In accordance with certain implementations, an impedance loop detector 238 is provided to coordinate the application of a known current through the selected electrodes, and to collect and process, as necessary, impedance values output by impedance measuring circuit 278. Impedance loop detector 238 can also support for the reporting of collected impedance data and/or other related data to external device 254. Additional functionality is provided by a ventricular synchronization therapy module 240, which is configured to cause stimulation therapy to be applied based, at least in part, on a determined RV-LV impedance loop or other like RV-LV impedance information. Here, for example, the stimulation therapy may be applied to one or both of the ventricles.
Reference is now made to
Once again, additional functionality is provided by ventricular synchronization therapy module 240, which is configured to cause stimulation therapy to be applied based, at least in part, on a determined RV-LV displacement loop or other like RV-LV motion information. The resulting stimulation therapy may be applied to one or both of the ventricles.
Exemplary Cardiac Cycle
Next, line 310 shows the aortic blood flow during the cardiac cycle. Line 312 shows the ventricular volume, which can be compared to line 306 to demonstrate that there is a correspondence between ventricular pressure and ventricular volume. Imposed over line 312, is a dashed line 314 that represents the amplitude of impedance values (e.g., a Z curve) measured using electrical signals passing through the left ventricle. As can be seen, there is an inverse proportional relationship between lines 312 and 314. Hence, there is a relationship between pressure, volume and measurable ventricular impedance.
Line 316 shows the corresponding cardiac sounds (i.e., a phonocardiogram), and in particular detectable S1 and S2 components relating to, in this example, the closing and opening, respectively, of the mitral valve during the cardiac cycle.
Finally, at the bottom of
Circled letters 320 are shown at the bottom of
Exemplary RV-LV Impedance Loops
As shown in graph 400, an RV-LV impedance loop 404 can be plotted to encompass an area 406. As represented by the dashed line box 408, a threshold area may be defined such that if area 406 is less than or equal to the threshold area then the heart is functioning within desired bounds.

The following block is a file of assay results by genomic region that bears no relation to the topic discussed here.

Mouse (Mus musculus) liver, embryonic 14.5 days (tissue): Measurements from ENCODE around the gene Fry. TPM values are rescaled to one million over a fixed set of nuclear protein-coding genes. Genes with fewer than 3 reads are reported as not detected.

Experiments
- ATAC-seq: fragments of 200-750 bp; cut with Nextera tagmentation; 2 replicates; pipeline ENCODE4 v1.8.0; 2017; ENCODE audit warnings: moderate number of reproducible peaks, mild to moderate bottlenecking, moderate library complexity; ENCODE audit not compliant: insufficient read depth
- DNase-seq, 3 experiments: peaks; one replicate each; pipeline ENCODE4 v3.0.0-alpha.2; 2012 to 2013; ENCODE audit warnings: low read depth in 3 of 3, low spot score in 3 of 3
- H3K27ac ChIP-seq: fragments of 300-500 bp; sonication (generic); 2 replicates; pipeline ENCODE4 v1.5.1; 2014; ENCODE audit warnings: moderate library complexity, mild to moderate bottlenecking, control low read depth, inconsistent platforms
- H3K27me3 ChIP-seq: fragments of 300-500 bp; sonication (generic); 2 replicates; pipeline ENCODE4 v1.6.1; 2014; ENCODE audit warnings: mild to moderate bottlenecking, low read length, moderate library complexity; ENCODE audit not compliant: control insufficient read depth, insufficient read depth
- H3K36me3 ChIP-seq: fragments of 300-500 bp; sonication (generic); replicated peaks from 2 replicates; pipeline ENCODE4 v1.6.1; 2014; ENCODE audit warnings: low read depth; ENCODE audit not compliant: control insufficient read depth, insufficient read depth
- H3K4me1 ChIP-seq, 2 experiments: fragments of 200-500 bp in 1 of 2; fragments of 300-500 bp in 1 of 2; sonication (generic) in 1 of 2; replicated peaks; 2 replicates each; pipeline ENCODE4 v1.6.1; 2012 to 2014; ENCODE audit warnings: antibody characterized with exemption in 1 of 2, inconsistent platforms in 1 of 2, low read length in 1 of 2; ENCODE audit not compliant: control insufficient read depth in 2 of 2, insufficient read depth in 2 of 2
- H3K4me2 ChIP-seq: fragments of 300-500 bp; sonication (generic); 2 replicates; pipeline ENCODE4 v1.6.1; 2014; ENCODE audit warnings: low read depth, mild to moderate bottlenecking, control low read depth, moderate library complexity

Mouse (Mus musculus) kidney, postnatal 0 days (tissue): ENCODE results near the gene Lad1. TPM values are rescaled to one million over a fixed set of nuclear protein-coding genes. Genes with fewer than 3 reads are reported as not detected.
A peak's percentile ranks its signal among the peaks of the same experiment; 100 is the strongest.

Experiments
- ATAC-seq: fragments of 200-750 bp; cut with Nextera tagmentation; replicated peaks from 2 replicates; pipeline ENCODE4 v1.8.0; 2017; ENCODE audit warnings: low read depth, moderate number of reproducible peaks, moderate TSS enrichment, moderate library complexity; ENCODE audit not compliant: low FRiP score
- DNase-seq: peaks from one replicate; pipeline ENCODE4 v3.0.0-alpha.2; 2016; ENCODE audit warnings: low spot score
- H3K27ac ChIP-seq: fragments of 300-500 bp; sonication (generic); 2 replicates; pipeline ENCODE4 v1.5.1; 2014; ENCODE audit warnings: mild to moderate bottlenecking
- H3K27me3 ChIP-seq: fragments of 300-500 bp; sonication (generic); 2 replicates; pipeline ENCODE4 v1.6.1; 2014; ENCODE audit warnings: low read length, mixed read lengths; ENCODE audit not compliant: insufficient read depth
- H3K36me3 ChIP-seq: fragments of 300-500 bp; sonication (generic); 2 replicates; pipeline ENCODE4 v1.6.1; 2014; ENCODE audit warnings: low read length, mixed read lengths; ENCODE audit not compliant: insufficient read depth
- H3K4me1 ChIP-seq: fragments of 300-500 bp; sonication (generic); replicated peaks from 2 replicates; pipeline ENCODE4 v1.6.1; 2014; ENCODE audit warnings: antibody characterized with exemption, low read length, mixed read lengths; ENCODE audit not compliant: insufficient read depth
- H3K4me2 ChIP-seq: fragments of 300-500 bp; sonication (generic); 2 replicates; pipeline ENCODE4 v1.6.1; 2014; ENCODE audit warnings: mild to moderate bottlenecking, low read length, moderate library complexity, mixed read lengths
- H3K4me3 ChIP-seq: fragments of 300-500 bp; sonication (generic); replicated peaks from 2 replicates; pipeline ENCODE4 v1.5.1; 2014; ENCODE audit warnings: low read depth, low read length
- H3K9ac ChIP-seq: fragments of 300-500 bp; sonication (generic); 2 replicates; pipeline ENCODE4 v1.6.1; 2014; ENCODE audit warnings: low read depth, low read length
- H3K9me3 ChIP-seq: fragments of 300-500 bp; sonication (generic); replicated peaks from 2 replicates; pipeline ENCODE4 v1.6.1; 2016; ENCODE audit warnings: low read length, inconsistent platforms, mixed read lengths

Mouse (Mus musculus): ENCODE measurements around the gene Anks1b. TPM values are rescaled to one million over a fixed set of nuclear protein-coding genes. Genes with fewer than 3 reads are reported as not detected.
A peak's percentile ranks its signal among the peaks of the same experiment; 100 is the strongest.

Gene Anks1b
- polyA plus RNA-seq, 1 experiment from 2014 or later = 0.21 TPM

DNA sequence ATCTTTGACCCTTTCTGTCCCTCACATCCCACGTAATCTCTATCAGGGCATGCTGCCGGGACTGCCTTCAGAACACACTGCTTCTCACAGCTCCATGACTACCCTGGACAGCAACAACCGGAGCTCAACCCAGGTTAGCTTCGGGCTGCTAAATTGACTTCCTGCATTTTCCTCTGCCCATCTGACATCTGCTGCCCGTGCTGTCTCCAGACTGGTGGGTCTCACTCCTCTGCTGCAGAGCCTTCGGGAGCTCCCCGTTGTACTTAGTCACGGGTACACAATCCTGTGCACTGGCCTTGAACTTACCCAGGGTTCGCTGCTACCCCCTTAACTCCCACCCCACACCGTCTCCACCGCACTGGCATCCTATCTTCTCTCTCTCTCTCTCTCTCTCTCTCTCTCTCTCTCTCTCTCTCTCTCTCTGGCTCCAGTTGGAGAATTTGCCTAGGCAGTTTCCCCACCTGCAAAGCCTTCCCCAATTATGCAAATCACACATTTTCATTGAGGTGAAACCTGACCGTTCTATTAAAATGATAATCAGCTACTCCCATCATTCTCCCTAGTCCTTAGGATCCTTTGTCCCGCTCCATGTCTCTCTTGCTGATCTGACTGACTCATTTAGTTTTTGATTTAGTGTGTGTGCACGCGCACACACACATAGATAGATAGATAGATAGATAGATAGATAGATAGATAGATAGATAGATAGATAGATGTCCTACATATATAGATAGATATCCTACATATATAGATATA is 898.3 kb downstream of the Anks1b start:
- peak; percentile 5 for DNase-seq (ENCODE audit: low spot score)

As illustrated in graph 402, this unhealthy heart leads to loop 404′ and an area 406′ that is greater than the threshold area represented by box 408. Here, for example, a physician may be alerted to the patient's condition and/or stimulation therapy may be applied/adjusted in an effort to improve the synchronization of the left and right ventricles and bring the area 406′ of the loop 404′ below the threshold represented by box 408.
In graph 500, of
Exemplary RV-LV Motion Loops
As shown in graph 700, an RV-LV displacement loop 704 can be plotted to encompass an area 706. As represented by the dashed line box 708, a threshold area may be defined such that if area 706 is less than or equal to the threshold area then the heart is functioning within desired bounds.
As illustrated in graph 702, this unhealthy heart leads to loop 704′ and an area 706′ that is greater than the threshold area represented by box 708. Here, for example, once again a physician may be alerted to the patient's condition and/or stimulation therapy may be applied in an effort to improve the synchronization of the left and right ventricles and bring the area 706′ of the loop 704′ below the threshold represented by box 408.
Exemplary RV-LV Impedance Loop Process
In step 802, RV impedance values are measured, for example, as described above, and provided to step 806. Similarly and preferably substantially simultaneously, in step 804 corresponding LV impedance values are measured, for example, as described above, and also provided to step 806.
In step 806, the measured RV and LV impedance values (data) are recorded. In step 808, the recorded RV and LV impedance values are processed, for example, to produce RV-LV impedance loop data and related area data. This processed data can then be used to apply/adjust stimulation therapy in step 810, and/or reported out to external device(s) in step 812 for further processing/analysis.
An additional benefit that step 812 may provide is that a physician may consider the processed impedance data during the implantation of the associated lead within the patient. Thus, optimal lead position may be found by examining the processed impedance data.
Exemplary RV-LV Motion Loop Process
In step 902, RV motion values are measured, for example, as described above, and provided to step 906. Similarly and preferably substantially simultaneously, in step 904 corresponding LV motion values are measured, for example, as described above, and also provided to step 906.
In step 906, the measured RV and LV motion values (data) are recorded. In step 908, the recorded RV and LV motion values are processed, for example, to produce RV-LV motion loop data and related area data. This processed data can then be used to apply/adjust stimulation therapy in step 910, and/or reported out to external device(s) in step 912 for further processing/analysis.
Once again an additional benefit that step 912 may provide is that a physician may consider the processed motion data during the implantation of the associated lead within the patient. Thus, optimal lead position may be found by examining the processed motion data.
Although exemplary methods and apparatuses have been described in language specific to structural features and/or methodological acts, it is to be understood that the subject matter defined in the appended claims is not necessarily limited to the specific features or acts described. Rather, the specific features and acts are disclosed as exemplary forms of implementing the claimed methods and apparatuses.
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|U.S. Classification||607/16, 607/17|
|Cooperative Classification||A61N1/3682, A61N1/3627|
|May 3, 2004||AS||Assignment|
Owner name: PACESETTER, INC., CALIFORNIA
Free format text: ASSIGNMENT OF ASSIGNORS INTEREST;ASSIGNORS:PARK, EULJOON;BORNZIN, GENE A.;REEL/FRAME:015300/0638;SIGNING DATES FROM 20040429 TO 20040430
|Apr 18, 2011||FPAY||Fee payment|
Year of fee payment: 4
|May 29, 2015||REMI||Maintenance fee reminder mailed|
|Oct 16, 2015||LAPS||Lapse for failure to pay maintenance fees|
|Dec 8, 2015||FP||Expired due to failure to pay maintenance fee|
Effective date: 20151016